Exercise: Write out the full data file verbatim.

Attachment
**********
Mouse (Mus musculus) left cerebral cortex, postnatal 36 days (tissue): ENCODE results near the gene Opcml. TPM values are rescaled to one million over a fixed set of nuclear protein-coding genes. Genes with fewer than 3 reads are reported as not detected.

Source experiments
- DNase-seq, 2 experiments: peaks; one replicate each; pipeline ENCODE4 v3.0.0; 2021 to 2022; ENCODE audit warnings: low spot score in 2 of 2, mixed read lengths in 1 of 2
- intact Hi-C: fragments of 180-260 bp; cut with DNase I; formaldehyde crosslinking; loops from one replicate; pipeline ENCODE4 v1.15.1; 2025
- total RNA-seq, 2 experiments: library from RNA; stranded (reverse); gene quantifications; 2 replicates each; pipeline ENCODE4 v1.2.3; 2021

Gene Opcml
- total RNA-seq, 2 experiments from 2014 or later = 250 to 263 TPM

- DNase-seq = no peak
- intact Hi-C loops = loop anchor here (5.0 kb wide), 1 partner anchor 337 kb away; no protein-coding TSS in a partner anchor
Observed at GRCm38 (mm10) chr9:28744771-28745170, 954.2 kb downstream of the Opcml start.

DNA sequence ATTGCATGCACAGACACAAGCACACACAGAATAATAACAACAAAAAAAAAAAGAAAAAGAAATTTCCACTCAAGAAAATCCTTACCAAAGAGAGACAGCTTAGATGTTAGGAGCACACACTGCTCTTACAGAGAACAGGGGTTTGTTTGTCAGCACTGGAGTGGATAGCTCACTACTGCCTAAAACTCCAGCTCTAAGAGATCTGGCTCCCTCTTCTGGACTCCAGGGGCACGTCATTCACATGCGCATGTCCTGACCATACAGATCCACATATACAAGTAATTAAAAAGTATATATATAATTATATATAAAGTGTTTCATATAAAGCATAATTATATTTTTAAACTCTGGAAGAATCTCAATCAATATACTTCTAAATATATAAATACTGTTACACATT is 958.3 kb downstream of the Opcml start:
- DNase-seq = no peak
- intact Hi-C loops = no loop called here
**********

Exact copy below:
Mouse (Mus musculus) left cerebral cortex, postnatal 36 days (tissue): ENCODE results near the gene Opcml. TPM values are rescaled to one million over a fixed set of nuclear protein-coding genes. Genes with fewer than 3 reads are reported as not detected.

Source experiments
- DNase-seq, 2 experiments: peaks; one replicate each; pipeline ENCODE4 v3.0.0; 2021 to 2022; ENCODE audit warnings: low spot score in 2 of 2, mixed read lengths in 1 of 2
- intact Hi-C: fragments of 180-260 bp; cut with DNase I; formaldehyde crosslinking; loops from one replicate; pipeline ENCODE4 v1.15.1; 2025
- total RNA-seq, 2 experiments: library from RNA; stranded (reverse); gene quantifications; 2 replicates each; pipeline ENCODE4 v1.2.3; 2021

Gene Opcml
- total RNA-seq, 2 experiments from 2014 or later = 250 to 263 TPM

- DNase-seq = no peak
- intact Hi-C loops = loop anchor here (5.0 kb wide), 1 partner anchor 337 kb away; no protein-coding TSS in a partner anchor
Observed at GRCm38 (mm10) chr9:28744771-28745170, 954.2 kb downstream of the Opcml start.

DNA sequence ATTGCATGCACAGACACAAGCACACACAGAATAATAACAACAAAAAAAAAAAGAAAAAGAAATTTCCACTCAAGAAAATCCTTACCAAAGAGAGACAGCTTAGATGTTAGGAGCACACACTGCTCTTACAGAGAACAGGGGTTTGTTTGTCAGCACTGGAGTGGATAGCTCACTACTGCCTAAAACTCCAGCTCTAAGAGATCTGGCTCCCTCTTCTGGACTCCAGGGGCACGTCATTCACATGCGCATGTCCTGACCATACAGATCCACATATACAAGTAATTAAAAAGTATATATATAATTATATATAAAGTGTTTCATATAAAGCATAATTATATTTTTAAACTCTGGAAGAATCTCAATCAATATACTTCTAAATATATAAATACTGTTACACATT is 958.3 kb downstream of the Opcml start:
- DNase-seq = no peak
- intact Hi-C loops = no loop called here